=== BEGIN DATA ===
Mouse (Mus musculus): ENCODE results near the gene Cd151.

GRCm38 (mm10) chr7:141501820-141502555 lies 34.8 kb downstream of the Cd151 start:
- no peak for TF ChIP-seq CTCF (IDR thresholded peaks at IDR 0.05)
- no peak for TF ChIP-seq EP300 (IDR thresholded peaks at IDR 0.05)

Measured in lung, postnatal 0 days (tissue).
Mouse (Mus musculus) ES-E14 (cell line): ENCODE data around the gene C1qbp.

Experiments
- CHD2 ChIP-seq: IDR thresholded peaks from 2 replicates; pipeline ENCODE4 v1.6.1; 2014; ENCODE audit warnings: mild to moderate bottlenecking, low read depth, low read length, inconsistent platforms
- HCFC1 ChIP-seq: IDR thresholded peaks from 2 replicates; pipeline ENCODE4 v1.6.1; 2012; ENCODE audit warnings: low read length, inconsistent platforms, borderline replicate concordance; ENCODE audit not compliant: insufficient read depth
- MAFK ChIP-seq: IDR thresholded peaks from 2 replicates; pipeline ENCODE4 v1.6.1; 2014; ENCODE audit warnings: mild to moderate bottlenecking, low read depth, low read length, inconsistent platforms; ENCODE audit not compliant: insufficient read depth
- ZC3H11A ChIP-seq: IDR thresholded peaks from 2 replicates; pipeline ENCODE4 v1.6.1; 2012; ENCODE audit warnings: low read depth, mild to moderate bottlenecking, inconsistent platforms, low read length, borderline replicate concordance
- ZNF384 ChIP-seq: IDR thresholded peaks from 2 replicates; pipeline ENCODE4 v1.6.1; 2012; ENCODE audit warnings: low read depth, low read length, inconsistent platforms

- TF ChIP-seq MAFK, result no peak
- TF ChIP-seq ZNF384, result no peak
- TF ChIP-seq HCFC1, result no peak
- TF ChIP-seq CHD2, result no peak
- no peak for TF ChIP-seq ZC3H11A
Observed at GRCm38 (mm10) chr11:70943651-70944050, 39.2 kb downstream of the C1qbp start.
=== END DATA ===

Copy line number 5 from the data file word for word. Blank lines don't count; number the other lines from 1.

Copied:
Measured in lung, postnatal 0 days (tissue).